Empathic statements also serve as effective conversation fillers….All you have to remember is the last thing the person said and construct an empathic statement based on that information….It is far better to use a series of empathic statement when you have nothing to say than to say something inappropriate. Pg80
If you go looking for a friend, you’re going to find they’re very scarce. If you go out to be a friend, you’ll find them everywhere. – Zig Ziglar pg96
Ultimately the bond of all companionship, whether in marriage or friendship, is conversation. – Oscar Wilde pg121
The more you can encourage the other person to speak, the more you listen to what they say, display empathy, and respond positively when reacting to their comments, the greater the likehood that person will feel good about themselves and you like as a result. Pg121
LOVE - Listen. Observe. Vocalize. Empathize. Pg126
Giving someone the feeling they have some control over a situation can work wonders, even with children….Salespeople use the alternate response question all the time. When you go to a car dealership, a good salesperson will not ask you if you want to buy a car. They will ask you if you like blue cars or red cars…..Good salespeople give the customers the illusion that they are in control of the car buying experience, when in fact the salespeople are directly you through a well-choreographed presentation. Pg147
People have a need to be right, but people have a stronger need to correct others….Making presumptive statements is an elicitation technique that presents a fact that can be either right or wrong……
ME: How much is this diamond?
Clerk: One hundred and ninety dollars.
ME: Woooh, the markup must be at least 150%. (presumptive statement)
Clerk: No. It’s only 50%.
ME: And then your 10% commission. (presumptive statement)
Clerk: Not that much. I only get 5%.
ME: I suppose you don’t have the authority to discount. (presumptive statement)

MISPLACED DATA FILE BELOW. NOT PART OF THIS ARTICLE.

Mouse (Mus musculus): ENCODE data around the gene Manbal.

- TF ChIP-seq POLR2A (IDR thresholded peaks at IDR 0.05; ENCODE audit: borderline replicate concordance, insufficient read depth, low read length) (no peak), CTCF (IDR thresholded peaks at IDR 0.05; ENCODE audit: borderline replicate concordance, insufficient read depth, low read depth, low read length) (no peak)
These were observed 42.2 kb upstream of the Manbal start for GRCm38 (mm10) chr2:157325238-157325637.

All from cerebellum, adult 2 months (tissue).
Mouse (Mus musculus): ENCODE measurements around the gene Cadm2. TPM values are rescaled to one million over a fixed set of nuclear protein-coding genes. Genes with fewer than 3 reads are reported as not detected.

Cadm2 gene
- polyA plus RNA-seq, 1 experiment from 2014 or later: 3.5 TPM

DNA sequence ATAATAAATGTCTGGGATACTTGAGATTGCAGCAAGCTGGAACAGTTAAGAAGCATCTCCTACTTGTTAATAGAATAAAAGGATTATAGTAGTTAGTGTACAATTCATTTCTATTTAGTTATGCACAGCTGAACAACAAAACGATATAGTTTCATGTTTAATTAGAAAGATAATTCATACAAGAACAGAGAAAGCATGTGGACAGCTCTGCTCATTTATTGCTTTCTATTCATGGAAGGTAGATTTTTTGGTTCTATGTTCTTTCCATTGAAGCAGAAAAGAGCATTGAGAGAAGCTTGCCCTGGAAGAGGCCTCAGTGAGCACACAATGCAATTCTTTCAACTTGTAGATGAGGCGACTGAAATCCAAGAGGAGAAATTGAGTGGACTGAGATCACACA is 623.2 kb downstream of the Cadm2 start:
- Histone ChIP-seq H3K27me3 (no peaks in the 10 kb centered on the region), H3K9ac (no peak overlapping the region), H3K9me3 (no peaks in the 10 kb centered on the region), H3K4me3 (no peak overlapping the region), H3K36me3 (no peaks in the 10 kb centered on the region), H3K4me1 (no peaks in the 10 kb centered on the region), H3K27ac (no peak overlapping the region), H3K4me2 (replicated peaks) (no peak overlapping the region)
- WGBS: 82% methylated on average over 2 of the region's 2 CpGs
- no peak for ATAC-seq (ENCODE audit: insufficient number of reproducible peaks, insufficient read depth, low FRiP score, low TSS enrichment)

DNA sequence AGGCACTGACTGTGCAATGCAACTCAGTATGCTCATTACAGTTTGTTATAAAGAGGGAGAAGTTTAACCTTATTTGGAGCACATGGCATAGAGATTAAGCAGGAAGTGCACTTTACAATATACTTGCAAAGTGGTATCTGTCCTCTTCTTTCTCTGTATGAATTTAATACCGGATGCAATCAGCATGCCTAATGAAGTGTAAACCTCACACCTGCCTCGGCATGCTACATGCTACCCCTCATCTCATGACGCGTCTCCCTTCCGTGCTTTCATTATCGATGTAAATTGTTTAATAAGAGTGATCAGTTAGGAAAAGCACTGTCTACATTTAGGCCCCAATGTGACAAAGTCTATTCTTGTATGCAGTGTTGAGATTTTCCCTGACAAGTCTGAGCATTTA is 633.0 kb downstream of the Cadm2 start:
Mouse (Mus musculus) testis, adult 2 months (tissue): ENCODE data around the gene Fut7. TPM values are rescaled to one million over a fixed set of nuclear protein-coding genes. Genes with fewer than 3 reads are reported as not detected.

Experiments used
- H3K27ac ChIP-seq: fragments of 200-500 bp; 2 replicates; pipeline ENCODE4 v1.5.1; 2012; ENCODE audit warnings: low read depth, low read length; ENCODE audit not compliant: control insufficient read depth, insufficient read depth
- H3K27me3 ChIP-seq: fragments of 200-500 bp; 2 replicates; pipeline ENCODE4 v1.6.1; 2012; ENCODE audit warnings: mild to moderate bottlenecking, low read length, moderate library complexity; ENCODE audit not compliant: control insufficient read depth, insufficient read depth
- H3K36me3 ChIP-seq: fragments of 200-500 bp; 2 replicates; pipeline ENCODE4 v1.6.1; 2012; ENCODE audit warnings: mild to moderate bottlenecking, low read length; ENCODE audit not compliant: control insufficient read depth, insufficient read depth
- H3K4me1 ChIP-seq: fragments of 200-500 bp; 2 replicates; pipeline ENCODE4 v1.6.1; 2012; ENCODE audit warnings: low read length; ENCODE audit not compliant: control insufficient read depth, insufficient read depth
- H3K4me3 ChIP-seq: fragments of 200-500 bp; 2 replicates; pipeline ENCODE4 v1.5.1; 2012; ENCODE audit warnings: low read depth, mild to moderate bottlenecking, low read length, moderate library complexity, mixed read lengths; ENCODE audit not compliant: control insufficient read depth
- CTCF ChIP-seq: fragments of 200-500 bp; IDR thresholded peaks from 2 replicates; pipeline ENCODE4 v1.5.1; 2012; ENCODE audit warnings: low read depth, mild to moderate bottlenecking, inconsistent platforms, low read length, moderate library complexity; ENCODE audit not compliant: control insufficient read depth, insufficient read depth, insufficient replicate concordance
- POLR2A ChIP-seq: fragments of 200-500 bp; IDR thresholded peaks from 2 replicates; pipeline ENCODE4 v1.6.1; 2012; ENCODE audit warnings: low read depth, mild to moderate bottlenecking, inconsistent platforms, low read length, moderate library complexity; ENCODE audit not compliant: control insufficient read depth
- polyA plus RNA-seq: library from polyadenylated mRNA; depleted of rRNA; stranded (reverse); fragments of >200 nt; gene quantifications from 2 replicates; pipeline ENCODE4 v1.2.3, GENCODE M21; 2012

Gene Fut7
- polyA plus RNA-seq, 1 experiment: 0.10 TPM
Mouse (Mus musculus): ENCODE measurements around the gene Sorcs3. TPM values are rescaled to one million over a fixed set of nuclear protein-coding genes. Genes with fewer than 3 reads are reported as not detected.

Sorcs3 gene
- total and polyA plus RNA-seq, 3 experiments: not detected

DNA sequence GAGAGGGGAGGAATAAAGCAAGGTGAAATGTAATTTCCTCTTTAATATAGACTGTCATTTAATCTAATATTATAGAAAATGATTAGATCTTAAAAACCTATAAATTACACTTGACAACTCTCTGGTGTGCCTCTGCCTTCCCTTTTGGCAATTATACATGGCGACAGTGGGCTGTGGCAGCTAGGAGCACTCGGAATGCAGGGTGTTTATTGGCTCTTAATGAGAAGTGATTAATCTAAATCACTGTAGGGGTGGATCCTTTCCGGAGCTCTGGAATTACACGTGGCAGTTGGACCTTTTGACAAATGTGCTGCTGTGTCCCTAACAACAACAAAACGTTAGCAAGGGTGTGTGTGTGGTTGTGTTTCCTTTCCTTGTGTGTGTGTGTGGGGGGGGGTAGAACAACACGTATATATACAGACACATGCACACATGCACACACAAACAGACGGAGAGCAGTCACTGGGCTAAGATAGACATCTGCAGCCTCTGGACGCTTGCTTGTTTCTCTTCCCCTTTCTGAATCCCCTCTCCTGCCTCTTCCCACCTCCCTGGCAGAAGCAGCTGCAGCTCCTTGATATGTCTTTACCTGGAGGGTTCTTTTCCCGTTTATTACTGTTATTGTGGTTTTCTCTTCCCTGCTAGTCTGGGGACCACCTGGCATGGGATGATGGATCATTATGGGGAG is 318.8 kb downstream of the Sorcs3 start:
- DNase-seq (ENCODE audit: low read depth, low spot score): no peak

Clerk: I am authorized to give a 10% discount. Anything after that, the manager has to approve.
ME: Ask the manager if he will sell this at a 40% discount…..Pg150
When people receive something either physically or emotionally they feel the need to reciprocate by giving back something of equal or greater value (Law of Reciprocity). Quid pro quo is an elicitation technique that encourages people to match information provided by others. Pg154
During your conversation, you should seek common ground (Law of Similarity) with the other person. You should also use empathic statements to keep the focus on that individual. In short, you want to make the other person feel good about themselves (Golden Rule of Friendship). Pg155
Elicitation technique known as internal/external foci. To find out what your loved one really thinks about cheating, you need to approach the topic from a third person perspective. Instead of the direct question, “what do you think about cheating?” you want to say, “My friend Susan caught her husband cheating. What do you think about that?”pg155
And as every spy knows, common enemies are how allies always begin. – Ally Carter, Don’t judge a girl by her cover pg242
The way the book is described it gives the impression that it's more of a how to book in order to get what you want from people, but it's really more of a, "Why won't this person talk to me?" Or, "Why do I have trouble making and/or keeping friends?" type of book. Yes, there are some parts that go into interviewing techniques, but anyone who has done an investigation or conducted hiring interviews might find these portions helpful as well. There are also many techniques shown that you can use to talk with someone about a controversial subject and still get heard.
I loved how the authors included pictures to explain some things like body language and what to look for. There are suggestions on what do do when dealing with anger and how to assess where to go in a heated conversation. There are even some sections that talk about verbal communication and non-verbal communication between couples, and about how to get your spouse to talk to you about a difficult subject so it's a win-win situation. There are references and resources at the end of the book so you can delve further into this subject matter if you want to. Overall, I found it to be a very helpful book.